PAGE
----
Carnatic Wars

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Carnatic Wars
Clive.jpg
Lord Robert Clive meeting with Mir Jafar after the Battle of Plassey, oil on canvas (Francis Hayman, c. 1762)
Date 1744–1763
Location Carnatic region, South India
Result British victory
Belligerents

Mughal Empire[1]

 Kingdom of France

 Kingdom of Great Britain

Commanders and leaders
Alamgir II
Anwaruddin  
Nasir Jung  
Muzaffar Jung  
Chanda Sahib  
Raza Sahib
Wala-Jah
Murtaza Ali
Abdul Wahab Executed
Hyder Ali
Dalwai Nanjaraja
Salabat Jung Executed
Dupleix
De Bussy
Comte de Lally
d'Auteil  (POW)
Law  (POW)
De la Touche
Robert Clive
Stringer Lawrence

The Carnatic Wars (also spelled Karnatic Wars) were a series of military conflicts in the middle of the 18th century in India. The conflicts involved numerous nominally independent rulers and their vassals, struggles for succession and territory, and included a diplomatic and military struggle between the French East India Company and the British East India Company. They were mainly fought on the territories in India which were dominated by the Nizam of Hyderabad up to the Godavari delta. As a result of these military contests, the British East India Company established its dominance among the European trading companies within India. The French company was pushed to a corner and was confined primarily to Pondichéry. The East India company's dominance eventually led to control by the British Company over most of India and eventually to the establishment of the British Raj.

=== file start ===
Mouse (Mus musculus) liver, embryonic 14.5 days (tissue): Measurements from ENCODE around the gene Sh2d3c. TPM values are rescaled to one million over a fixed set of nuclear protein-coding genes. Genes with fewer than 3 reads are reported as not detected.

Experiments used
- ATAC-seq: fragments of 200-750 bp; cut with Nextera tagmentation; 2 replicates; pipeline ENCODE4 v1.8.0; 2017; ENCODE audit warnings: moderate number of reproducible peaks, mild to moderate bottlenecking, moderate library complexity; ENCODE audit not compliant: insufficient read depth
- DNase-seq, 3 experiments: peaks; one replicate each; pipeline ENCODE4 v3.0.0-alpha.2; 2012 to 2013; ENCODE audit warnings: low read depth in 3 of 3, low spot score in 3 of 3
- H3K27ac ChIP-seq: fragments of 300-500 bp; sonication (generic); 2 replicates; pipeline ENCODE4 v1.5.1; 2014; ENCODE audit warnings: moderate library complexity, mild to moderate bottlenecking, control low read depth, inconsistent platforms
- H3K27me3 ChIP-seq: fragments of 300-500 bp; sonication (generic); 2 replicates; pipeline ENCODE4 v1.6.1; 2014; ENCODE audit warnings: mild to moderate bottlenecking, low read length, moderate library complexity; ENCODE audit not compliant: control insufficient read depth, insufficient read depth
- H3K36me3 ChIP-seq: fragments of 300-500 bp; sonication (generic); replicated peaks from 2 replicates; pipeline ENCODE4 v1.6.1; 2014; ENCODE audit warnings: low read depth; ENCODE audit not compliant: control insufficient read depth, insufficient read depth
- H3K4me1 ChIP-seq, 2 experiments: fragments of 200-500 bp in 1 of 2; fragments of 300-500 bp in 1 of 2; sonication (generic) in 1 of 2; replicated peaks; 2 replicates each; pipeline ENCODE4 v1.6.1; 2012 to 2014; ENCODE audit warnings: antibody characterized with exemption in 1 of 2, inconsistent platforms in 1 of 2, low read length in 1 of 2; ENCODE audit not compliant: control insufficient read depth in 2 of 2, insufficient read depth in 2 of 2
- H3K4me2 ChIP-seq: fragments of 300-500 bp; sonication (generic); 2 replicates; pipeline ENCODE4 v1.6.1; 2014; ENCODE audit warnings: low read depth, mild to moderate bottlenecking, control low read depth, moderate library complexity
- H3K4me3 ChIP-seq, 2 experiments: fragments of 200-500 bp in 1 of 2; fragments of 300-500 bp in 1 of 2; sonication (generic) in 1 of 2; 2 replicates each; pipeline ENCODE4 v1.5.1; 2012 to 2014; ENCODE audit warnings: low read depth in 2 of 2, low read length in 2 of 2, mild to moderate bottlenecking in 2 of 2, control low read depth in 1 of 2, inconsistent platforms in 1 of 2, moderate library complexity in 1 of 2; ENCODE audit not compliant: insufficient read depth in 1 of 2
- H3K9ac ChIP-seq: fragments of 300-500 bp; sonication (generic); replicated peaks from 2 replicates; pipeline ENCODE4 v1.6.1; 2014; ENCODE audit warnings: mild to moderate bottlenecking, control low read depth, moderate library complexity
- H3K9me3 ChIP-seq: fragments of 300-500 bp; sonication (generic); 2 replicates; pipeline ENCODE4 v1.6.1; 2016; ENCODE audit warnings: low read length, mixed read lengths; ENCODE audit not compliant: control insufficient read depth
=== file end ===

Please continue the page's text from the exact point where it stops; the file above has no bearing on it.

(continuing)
In the 18th century, the coastal Carnatic region was a dependency of Hyderabad (Now capital of state of Telangana [2014-present] and former capital of state of Andhra Pradesh [1956-2014]). Three Carnatic Wars were fought between 1746 and 1763.

Background[edit]

The Mughal Emperor Aurangzeb died in 1707. He was succeeded by Bahadur Shah I, but there was a general decline in central control over the empire during the tenure of Jahandar Shah and later emperors. Nizam-ul-Mulk established Hyderabad as an independent kingdom. A power struggle ensued after his death between his son, Nasir Jung, and his grandson, Muzaffar Jung, which was the opportunity France and England needed to interfere in Indian politics. France aided Muzaffar Jung while England aided Nasir Jung. Several erstwhile Mughal territories were autonomous such as the Carnatic, ruled by Nawab Dost Ali Khan, despite being under the legal purview of the Nizam of Hyderabad. French and English interference included those of the affairs of the Nawab. Dost Ali's death sparked a power struggle between his son-in-law Chanda Sahib, supported by the French, and Muhammad Ali, supported by the English.[2]